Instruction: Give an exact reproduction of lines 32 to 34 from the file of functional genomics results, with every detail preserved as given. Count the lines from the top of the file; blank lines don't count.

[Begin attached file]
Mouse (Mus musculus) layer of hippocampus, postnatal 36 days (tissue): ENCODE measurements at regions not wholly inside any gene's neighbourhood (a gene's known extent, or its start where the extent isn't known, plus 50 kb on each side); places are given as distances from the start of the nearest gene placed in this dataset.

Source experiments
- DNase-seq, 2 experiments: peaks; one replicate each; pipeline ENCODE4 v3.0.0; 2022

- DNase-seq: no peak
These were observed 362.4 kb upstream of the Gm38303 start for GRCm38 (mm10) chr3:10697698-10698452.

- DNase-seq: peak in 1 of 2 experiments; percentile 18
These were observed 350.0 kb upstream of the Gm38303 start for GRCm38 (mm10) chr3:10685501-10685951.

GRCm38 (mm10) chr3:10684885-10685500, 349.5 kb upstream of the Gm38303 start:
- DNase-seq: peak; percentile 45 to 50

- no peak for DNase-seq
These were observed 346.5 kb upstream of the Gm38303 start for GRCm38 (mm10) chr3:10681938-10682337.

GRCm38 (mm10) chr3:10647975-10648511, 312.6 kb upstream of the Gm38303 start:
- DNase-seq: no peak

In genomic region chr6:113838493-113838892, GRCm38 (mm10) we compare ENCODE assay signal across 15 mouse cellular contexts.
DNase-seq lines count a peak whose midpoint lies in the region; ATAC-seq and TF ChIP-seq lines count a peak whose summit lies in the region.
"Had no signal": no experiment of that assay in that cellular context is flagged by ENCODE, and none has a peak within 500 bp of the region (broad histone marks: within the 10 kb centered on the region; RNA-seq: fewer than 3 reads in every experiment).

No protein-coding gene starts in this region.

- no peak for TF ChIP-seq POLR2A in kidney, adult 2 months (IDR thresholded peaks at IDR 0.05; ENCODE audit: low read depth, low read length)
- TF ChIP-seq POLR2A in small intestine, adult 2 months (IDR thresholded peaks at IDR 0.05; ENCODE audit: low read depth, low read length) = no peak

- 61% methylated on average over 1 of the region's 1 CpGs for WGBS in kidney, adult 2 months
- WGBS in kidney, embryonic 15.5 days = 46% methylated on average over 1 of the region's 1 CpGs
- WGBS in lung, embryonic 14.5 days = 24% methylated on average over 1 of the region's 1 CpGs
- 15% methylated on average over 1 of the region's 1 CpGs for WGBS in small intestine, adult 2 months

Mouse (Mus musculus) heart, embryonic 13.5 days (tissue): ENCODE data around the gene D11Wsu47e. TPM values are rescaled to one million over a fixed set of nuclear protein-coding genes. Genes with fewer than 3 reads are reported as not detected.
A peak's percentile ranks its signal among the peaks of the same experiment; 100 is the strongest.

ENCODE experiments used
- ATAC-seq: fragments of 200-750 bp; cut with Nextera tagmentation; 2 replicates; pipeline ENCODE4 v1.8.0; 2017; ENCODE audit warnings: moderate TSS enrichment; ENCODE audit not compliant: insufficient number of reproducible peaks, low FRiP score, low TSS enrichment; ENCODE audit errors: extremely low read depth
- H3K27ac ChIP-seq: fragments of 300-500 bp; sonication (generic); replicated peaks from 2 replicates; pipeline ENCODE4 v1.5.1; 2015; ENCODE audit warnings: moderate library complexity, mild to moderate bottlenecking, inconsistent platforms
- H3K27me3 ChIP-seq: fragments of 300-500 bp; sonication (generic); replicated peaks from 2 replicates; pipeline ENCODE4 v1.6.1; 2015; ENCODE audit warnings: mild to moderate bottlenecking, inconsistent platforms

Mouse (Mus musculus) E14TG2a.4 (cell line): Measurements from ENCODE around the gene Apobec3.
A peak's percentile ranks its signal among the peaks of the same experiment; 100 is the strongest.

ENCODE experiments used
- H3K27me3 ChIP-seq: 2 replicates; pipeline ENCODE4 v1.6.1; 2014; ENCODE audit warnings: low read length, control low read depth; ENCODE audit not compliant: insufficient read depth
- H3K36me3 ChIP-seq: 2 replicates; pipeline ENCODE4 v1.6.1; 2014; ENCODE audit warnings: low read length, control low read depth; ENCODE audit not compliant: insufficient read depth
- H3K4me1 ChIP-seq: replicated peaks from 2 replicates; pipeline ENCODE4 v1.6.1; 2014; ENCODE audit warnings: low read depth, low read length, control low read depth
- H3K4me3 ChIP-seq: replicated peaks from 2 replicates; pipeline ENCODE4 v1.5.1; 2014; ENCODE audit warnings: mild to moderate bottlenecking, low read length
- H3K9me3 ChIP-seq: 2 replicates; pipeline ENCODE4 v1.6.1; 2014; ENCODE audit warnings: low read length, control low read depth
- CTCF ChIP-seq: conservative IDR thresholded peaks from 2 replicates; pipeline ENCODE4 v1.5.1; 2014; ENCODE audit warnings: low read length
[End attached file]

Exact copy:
ENCODE experiments used
- H3K27me3 ChIP-seq: 2 replicates; pipeline ENCODE4 v1.6.1; 2014; ENCODE audit warnings: low read length, control low read depth; ENCODE audit not compliant: insufficient read depth
- H3K36me3 ChIP-seq: 2 replicates; pipeline ENCODE4 v1.6.1; 2014; ENCODE audit warnings: low read length, control low read depth; ENCODE audit not compliant: insufficient read depth